Billionaire stockbroker Peter Hargreaves recently claimed that leaving the EU could be likened to the British evacuation from Dunkirk in late May 1940. This withdrawal signalled the British retreat from the continent and immediately preceded the French capitulation to German forces two weeks later. Hargreaves declared, “We will get out there and we will become incredibly successful because we will be insecure again.”
As a scholar of rhetoric and the Second World War, I have become particularly attuned to how conflict is used and abused by politicians as a means to convince the British public of the value of a particular issue. Most recently, Tory politicians and campaigners like Hargreaves have mobilised Britain’s role in the Second World War as a justification to vote either for or against staying in the European Union (EU). This type of rhetoric is, at its core, emotive and nostalgic. It’s also deeply troubling because such oversimplified ideas of national identity and wartime patriotism are circumventing any chance of having a meaningful discussion about how Brexit would or would not change life on this island nation. It also ignores the fact that the Second World War was a global conflict, however much that might challenge ingrained nationalistic nostalgia. [continue reading]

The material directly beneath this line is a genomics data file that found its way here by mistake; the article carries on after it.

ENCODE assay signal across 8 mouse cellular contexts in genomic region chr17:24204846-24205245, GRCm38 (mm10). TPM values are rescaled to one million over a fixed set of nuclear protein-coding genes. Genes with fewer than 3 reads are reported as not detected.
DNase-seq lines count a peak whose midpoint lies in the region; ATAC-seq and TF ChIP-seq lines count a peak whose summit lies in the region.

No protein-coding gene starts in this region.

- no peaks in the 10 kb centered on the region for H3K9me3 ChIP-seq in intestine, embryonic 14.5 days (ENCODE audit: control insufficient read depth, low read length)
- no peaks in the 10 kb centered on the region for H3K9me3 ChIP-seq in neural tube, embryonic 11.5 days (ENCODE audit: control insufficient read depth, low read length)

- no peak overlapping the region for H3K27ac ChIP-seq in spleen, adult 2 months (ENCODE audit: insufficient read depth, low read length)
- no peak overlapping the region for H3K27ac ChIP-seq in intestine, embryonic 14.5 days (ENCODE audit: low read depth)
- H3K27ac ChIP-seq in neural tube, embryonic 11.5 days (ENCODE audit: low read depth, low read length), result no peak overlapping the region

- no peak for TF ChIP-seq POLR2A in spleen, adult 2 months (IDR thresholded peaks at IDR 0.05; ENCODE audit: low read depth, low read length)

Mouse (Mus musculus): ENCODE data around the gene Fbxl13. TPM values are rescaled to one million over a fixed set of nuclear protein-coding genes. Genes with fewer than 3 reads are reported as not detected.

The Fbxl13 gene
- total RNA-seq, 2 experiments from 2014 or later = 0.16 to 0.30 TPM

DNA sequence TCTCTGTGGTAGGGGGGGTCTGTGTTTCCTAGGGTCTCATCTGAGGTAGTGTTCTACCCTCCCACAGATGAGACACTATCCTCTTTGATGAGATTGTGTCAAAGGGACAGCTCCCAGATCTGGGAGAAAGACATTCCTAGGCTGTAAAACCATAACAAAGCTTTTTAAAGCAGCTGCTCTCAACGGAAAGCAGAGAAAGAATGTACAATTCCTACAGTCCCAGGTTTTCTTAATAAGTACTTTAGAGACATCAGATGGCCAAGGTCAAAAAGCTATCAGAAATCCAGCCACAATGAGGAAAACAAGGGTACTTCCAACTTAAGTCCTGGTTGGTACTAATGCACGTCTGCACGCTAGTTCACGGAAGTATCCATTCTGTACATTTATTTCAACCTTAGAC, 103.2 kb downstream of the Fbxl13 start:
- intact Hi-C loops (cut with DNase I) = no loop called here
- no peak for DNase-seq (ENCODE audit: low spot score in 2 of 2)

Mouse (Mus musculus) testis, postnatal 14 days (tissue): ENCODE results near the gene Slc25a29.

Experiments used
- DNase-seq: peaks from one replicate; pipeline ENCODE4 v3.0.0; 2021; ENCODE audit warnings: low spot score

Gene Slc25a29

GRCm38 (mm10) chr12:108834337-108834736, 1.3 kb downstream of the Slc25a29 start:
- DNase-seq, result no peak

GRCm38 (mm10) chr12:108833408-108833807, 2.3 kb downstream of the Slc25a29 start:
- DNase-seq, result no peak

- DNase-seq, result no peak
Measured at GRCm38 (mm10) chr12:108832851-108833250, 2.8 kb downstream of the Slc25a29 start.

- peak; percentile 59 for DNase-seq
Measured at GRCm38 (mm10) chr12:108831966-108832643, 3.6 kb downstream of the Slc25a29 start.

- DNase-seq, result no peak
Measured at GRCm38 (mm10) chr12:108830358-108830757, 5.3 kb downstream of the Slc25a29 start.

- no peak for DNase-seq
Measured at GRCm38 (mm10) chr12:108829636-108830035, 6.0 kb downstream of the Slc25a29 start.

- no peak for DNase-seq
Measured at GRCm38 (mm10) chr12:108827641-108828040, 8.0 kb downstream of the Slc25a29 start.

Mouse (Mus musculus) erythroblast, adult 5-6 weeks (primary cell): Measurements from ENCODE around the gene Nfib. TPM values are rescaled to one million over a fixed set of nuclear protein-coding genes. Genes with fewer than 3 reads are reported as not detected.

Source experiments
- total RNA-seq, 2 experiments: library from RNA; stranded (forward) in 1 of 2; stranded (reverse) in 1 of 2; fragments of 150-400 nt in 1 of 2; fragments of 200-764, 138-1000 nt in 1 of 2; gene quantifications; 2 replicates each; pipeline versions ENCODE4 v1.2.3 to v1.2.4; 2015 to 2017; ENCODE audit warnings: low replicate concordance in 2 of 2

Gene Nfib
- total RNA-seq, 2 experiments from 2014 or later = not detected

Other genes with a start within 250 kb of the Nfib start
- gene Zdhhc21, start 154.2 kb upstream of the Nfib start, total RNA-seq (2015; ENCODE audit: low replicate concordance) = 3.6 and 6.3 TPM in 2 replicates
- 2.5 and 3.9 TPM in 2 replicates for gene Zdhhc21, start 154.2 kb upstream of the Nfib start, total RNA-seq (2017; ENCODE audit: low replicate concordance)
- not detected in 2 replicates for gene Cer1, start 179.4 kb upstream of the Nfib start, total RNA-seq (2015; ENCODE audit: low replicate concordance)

Paul Doolan Zurich International School and the University of Konstanz
Last month the academic year commenced at the University of Amsterdam (UvA) with speakers celebrating diversity and internationalism. Ironically, the audience in the auditorium was almost entirely white. In Amsterdam the majority of school age children come from migrant backgrounds, yet the university has an overwhelmingly white faculty that lectures to an overwhelmingly white student body. Most remarkable is the widely held attitude that this is not a problem.
As a historian interested in the roots of Eurocentrism and the legacies of imperialism, I would suggest that such an attitude is linked to the failure in teaching imperial history in the Netherlands. Through eight decades since the eviction of the Dutch from Indonesia, Dutch historians have consistently abdicated their responsibility by refusing to properly teach the public about the nature of Dutch rule in the former Dutch East Indies and, in particular, the nature of Dutch warmaking during the final years of the Asian colony, 1945-1949. [continue reading]